June is National Migraine Awareness Month, and we would like to recognize this by discussing a few current news articles and events surrounding migraines and how this misunderstood affliction affects our readers who suffer from migraines. Migraines are very common in the United States, with the World Health Organization estimating that 37 million people suffer from them. This includes 17 percent of women and 8 percent of men in the U.S. that experience some form of the condition. Caused by many different triggers, there is no singular definitive cause for migraines, but many studies and tests increasingly point to types of hyperactivity in the brain. New studies are beginning to shine some light on the causes of these debilitating headaches and how people can help mitigate the effects of migraines and continue to successfully contribute in their careers. Continue reading
Chronic Fatigue Syndrome, often called CFS, is a debilitating condition that is still relatively ambiguous to the medical field. CFS is also referred to as Immune Dysfunction Syndrome (CFIDS) and Myalgic Encephalomyelitis (ME). Led by persistent, unexplained, recurring feelings of exhaustion, CFS can have debilitating side effects, leaving the sufferer unable to perform most daily tasks or hold a steady job. Disability insurance companies label cases of CFS as self-diagnosed conditions, somewhat similar to Fibromyalgia, making CFS based disability claims much more difficult to get approved. Developing solid, concrete evidence is critical. Today I am going to describe the symptoms that are often present with CFS and how to present the information needed for a successful disability insurance claim. Continue reading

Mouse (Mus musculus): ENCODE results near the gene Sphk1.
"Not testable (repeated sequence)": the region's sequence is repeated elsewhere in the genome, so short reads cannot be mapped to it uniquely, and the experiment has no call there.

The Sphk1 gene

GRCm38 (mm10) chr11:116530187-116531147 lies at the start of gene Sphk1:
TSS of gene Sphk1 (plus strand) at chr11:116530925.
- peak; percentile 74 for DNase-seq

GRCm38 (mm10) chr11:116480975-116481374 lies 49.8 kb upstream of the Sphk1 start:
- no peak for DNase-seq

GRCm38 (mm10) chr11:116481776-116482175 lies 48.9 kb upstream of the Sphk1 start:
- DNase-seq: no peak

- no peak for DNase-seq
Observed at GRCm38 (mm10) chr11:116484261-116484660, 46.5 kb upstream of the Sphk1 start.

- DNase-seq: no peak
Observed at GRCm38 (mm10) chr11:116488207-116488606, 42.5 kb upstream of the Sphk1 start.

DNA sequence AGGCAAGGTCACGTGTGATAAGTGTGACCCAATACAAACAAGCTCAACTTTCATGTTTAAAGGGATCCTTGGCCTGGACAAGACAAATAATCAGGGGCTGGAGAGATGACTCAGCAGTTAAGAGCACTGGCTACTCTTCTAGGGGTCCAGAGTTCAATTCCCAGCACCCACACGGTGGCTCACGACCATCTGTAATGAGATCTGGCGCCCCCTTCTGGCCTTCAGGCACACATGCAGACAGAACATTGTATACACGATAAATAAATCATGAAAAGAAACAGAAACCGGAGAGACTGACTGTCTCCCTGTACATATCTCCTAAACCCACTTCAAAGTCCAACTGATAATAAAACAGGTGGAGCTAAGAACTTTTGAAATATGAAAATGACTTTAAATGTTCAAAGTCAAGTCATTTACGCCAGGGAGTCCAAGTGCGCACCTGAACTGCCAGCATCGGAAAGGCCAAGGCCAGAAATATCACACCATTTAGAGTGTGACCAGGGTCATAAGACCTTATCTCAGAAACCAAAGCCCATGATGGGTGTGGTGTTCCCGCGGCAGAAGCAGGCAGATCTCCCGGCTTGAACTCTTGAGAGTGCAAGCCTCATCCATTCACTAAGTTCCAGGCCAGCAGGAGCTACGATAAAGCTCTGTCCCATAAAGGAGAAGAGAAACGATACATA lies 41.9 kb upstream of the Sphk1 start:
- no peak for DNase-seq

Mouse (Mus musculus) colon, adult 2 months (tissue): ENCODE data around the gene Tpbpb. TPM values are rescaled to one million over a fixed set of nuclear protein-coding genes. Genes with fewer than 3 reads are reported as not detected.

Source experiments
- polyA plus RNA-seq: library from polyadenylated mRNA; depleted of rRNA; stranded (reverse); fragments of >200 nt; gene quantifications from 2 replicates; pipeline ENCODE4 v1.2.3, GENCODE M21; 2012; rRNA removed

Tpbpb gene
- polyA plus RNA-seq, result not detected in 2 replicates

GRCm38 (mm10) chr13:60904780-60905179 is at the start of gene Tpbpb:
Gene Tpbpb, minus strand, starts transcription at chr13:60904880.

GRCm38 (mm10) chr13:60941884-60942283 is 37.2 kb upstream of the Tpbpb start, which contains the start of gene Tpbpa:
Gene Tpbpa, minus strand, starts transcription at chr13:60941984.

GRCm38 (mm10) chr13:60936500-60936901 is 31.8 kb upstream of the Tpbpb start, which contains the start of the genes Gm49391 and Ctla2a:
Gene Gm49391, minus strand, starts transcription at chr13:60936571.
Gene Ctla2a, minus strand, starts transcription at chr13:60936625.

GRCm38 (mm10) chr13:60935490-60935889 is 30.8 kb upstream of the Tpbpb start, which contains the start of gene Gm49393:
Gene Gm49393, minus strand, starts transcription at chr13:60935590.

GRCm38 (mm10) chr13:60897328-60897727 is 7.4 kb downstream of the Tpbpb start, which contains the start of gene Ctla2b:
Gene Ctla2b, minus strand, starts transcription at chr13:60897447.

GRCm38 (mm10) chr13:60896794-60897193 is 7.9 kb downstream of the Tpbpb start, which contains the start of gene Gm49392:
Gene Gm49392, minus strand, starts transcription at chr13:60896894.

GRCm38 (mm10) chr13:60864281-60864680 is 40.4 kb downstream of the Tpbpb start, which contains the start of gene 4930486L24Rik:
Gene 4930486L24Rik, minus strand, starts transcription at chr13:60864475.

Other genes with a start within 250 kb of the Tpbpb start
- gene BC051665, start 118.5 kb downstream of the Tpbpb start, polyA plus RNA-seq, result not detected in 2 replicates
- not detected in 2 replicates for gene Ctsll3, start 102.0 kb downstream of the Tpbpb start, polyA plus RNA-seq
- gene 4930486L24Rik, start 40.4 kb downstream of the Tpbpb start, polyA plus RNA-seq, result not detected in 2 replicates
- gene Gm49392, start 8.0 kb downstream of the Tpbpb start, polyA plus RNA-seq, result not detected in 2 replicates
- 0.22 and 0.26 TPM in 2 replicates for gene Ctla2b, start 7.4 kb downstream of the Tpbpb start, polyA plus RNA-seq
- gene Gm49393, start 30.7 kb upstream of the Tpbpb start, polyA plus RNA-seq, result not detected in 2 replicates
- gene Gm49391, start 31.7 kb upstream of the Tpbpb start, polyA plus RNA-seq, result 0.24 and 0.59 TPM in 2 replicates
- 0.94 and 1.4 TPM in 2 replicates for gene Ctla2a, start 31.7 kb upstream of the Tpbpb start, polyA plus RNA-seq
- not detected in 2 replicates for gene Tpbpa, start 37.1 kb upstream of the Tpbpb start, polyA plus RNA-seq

Modern pharmaceuticals have been responsible for many medical advances and helped improve the quality of life for many sick and disabled individuals, many of whom receive disability benefits from both the Social Security administration and private disability insurers. With all of the positive news, it is easy to overlook the cases of addiction and the life-long dependencies many of these drugs cause. When claimants become addicted to the medications they’re using to control their disability or disease, their claims for disability benefits can become much more difficult and challenging, subject to multiple delays or denials.
We’ve recently had several clients who have had utterly terrible experiences with their claims examiners. From rudeness to laziness to incompetence, it seems like some insurance companies are not only trying to save money by denying claims but also by hiring less qualified staff. Companies and claims departments (who know better!) are hiring, training, and even promoting claims examiners who don’t return phone calls, provide wrong information, or become defensive or non-responsive when asked claim questions that deserve an answer. After complaining, some insureds are reassigned to another claims examiner who in turn answers their questions. Although this may be seen as a win, all that’s been accomplished is a game of musical chairs. Continue reading